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RE: COMP:Freeware?[Subject Prev][Subject Next][Thread Prev][Thread Next]
- To: <seaint(--nospam--at)seaint.org>
- Subject: RE: COMP:Freeware?
- From: "Dennis S. Wish PE" <wish(--nospam--at)cwia.com>
- Date: Mon, 12 Oct 1998 18:56:42 -0700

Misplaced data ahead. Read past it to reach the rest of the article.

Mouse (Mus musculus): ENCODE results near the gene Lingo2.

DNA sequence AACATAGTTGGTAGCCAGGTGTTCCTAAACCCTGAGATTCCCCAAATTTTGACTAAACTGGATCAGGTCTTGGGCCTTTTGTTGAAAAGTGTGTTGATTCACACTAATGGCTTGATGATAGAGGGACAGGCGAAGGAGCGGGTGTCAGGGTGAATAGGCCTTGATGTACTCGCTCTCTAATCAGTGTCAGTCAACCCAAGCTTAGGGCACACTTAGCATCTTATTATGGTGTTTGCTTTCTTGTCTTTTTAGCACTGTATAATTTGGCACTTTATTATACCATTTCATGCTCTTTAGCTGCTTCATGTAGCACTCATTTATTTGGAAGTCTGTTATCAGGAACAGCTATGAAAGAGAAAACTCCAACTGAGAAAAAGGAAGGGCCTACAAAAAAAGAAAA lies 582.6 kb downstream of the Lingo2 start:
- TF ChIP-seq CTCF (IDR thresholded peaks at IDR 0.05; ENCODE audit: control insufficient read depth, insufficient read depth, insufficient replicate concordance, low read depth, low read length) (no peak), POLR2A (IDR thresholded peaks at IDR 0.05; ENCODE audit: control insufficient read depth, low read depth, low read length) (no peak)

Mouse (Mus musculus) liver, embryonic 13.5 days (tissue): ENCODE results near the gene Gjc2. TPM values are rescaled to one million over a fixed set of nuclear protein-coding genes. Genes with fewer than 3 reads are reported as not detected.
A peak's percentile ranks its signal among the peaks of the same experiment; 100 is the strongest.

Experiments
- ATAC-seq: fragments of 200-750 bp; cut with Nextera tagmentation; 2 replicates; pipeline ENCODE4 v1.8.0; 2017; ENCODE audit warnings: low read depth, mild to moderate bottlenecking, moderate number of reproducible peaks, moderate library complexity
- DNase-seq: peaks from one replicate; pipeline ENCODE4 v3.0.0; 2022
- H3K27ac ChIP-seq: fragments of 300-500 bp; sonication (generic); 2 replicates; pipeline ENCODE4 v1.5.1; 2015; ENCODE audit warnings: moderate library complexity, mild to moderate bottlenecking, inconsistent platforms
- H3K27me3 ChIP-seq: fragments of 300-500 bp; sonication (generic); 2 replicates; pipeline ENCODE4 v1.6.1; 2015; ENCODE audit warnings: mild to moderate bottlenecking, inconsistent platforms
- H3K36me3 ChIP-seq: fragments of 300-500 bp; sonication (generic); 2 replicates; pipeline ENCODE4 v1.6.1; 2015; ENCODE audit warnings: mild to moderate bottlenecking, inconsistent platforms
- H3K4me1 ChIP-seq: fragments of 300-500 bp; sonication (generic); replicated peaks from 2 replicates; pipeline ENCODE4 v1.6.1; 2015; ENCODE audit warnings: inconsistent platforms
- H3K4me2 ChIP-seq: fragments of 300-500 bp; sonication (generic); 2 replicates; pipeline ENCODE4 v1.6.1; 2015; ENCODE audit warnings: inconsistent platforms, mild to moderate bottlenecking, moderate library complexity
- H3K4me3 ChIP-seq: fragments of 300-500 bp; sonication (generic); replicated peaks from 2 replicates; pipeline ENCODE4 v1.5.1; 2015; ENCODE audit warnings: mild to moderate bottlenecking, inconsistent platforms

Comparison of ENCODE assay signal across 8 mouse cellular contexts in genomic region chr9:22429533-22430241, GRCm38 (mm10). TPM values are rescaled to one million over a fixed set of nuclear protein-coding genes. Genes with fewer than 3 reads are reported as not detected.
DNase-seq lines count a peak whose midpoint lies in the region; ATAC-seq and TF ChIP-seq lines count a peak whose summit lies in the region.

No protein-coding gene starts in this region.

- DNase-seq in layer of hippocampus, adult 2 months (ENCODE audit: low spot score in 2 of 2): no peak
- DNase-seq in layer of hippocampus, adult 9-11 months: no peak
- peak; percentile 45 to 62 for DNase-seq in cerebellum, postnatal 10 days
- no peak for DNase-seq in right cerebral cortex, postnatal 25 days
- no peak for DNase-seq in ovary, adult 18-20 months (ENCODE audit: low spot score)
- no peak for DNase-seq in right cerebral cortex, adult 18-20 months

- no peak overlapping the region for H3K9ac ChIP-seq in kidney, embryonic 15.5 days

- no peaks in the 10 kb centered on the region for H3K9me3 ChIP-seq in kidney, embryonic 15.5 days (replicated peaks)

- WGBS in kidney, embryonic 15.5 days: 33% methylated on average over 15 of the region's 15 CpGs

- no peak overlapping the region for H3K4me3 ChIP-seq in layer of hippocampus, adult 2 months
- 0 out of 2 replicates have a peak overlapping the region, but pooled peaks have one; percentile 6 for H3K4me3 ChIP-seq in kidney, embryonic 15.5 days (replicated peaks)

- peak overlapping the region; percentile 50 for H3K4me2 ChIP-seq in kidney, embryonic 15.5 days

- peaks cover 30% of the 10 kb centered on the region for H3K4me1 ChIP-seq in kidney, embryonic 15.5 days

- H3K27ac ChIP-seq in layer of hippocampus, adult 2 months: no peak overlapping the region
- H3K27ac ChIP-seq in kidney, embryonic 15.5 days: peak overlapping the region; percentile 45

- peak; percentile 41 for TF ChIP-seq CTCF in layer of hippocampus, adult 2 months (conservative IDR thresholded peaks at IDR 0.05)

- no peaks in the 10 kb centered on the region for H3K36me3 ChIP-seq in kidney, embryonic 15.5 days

I don't think I'm really arguing this position with you. However, Avansse and FastFrame were not intended to be Freeware. Enercalc intended to market FastFrame, Avansse is still being marketed and supported. Avansse's offer was only meant to be temporary - possibly even a resolution to a past problem. I don't place either in the same category with freeware and shareware products. I think what you said of freeware and shareware products is, in some ways, valid. I just don't agree that this applies to Avansse or FastFrame. I would place these products in a category of useful engineering tools which are presented as promotions or used as marketing tools. I, truly believe that Mike Brooks gave FastFrame to the engineering community as a well intended gift and not, as a means to provide restitution for any problems. Was it a marketing decision to gain over his competition - I don't know. If it was, then his decision to give it away was a marketing decision and has no bearing on the accuracy of the product. FastFrame was not the marketing focus of Enercalc - the diverse Enercalc library was. If anything, FastFrame became a good promotional tool to introduce potential buyers to Enercalc quality and product line. Eagle Point did this with their Retaining wall software a couple of months ago as do other vendors. Avansse is not free - nor is it shareware. With the exception of what Boris may have considered a "settlement", Avansse is only available through sales. If Boris wants to continue selling and marketing his product, he needs to "clear the air" and rebuild the faith that some have lost in the product. I don't feel qualified to judge either product except in my usual need for the design of simple frames. In this case - Avansse's results matched those I obtained with Risa2D, FastFrame and STRAP - which validates the credibility of the other products at the same time. I did have a problem with the AISC code check, but before I labled it as a bug, I contacted tech support who asked me to submit my model (data file). They explained my problem, which was my lack of understanding of the types of analysis that the software can perform. It was not a bug (as I feared) and I was at fault for making an improper assumption as to what the software would do without consulting the manual that I downloaded. You describe a "bug" and I would not challenge your explanation. However, when I marketed a software product (which I wrote), I discovered that the problems virtually all users had, was attributed to the perception of how the user thought the software should work rather than how I designed it to work. For example, my software did pier analysis in a multi-story URM building. The weight of the wall was automatically accumulated by the software, whereas some of the users believed that they needed to calculate the weight of the wall manually therefore, duplicating the input. What I cautioned you about was creating a perception of a *bug* where one might not exist. I have reviewed software for my pleasure as well as a service for "SEAOC Online" for over 6 years. One of the lessons I learned early was that structural engineering software represents a very small percentage of the software industry. There are very few engineers with the ability to create the tools we need and who have the ability to properly market them. The last thing I want to do is bury an engineer who is a creative programer on top his or her engineering skills. The community is small enough to literally drive the developer out of business by one bad review. I wanted to provide encouragement to developers, who have a potentially useful product - one that would benifit your practice as well as my own. It is very difficult to anticipate what part of the market that the developer intended to capture. Sometimes the developer is unaware of another portion of the market they have overlooked and our public input can give them the incentive to change the software for a wider range of users. I would much rather review the software from a perspective that it either has or has not achieved its potential and what I perceive the potential of the software could be. Whenever possible, I will suggest in the review what features a practicing engineer needs, what tools will increase productivity, what the output should contain that a plan reviewer will find easy to follow. It is also helpful for a developer to listen to the users of his product and choose a direction that the software can evolve. I rarely review a product for accuracy, which I, along with most other reviewers, assume from the start. In most cases we do not have the time to check a product for accuracy in all possible usages. I will not address issues of *bugs* on a public forum. These are issues that need to be addressed by the vendor with the user who has personal experience and can recreate the problem. I would be wrong to publish reports of *bugs* which have the potential of doing irreputable damage to a small company by attacking the software credibility. I think this is ethically wrong and is best left to tech support. However, I don't agree with the developers who are not willing to alert their users of problems that arise either by mail, private forums or other means. I don't think that admitting the existance of *bugs* is worse than ignoring them - but this is one decision that I believe belongs with the developer - a decision I must respect. If the reliability of a product becomes an issue, I won't review it. If it is not corrected in a timely fashion, the sales of that product will suffer - without my help. In my opinion, this is the greatest threat to the future of a software product - the loss of faith by registered users. There are not enough engineers in this world that a developer can rely upon replacing when he starts to ignore the use of his product in practice. I will, however, critise features which may not be intuitive, or confusion that could lead to misuse of the software. In any case, I will not review a product that I have , as Bill Polhemus's stated (and I paraphrase),not had used in actual practice. Bill was absolutly correct that the only way to really know a software was to use it in practice - this is why I request full working copies from vendors who agree to let me review their product. A product can not be judged fairly through a demonstration or press-release. It's very important for anyone who evaluates software to do so with as if their own project relied upon the accuracy of the software. This alone requires full access to technical support and full documentation. In my case, my investment in time to properly learn a software product is more than most are willing to invest. However, I do this as a service to SEA and, admittedly, I get a kick out of *playing* with the product. Hopefully, you and the rest of the community who read my reviews find enough information in my article to help you evaluate if the product fills a need in your office. I would not want anyone to purchase a product blindly, but my review should be weighted with some personal research by the potential buyer. I'm sorry to fall into my usually long posts and hope I have not bored some who choose to read it. However, I feel strongly that we, as a professional community, have two choices - 1) create our own tools OR; 2) recognize the unique ability of those who have the engineering and programing skills and encourage them to create the tools that will benifit each of us. Finally, I believe strongly that we are at the very first rung of the ladder of engineering software evolution. There is much to accomplish and we need to develope relationships with the developer - and guide him/her in the process as to what will meet our specific needs today and tomorrow. Respectfully Dennis Wish PE -----Original Message----- From: Sibco6756(--nospam--at)aol.com [mailto:Sibco6756(--nospam--at)aol.com] Sent: Monday, October 12, 1998 3:21 PM To: seaint(--nospam--at)seaint.org Subject: Re: COMP:Freeware? Dennis Wish, you wrote << Please be careful about the term "bugs" since the majority of "bugs" that exist in software are actually the users lack of understanding on how to use the software. I am not saying that Sib has a valid or invalid claim, but would not want to make the implication that free software is any more or less "buggy" than the software I paid for.>> In all actuality, that is EXACTLY the claim I am making. Though you may disagree, my experience has been that I find more bugs in the so called "freeware" and "shareware" than I do in software I have payed for. I am sure that one can find exceptions to this, but I believe my experience to be more common than not. There is also usually a noticable difference in the quality of the support one recieves between "freeware" and software that is paid for. Perhaps differently than you, I am not bashful about calling a "bug" a bug. If the software manual says it does something one way and the program performs the said operation in another manner, than to me this a "bug". If I must spend too much time worrying about the bugs in the software I use, then it has lost it's use to me to improve my productivity. Apparantly differently than you, I also do not have the leisure time you say you have to "play around" with all the new softwares that come out. I prefer to find what works and to "stick with it". -sib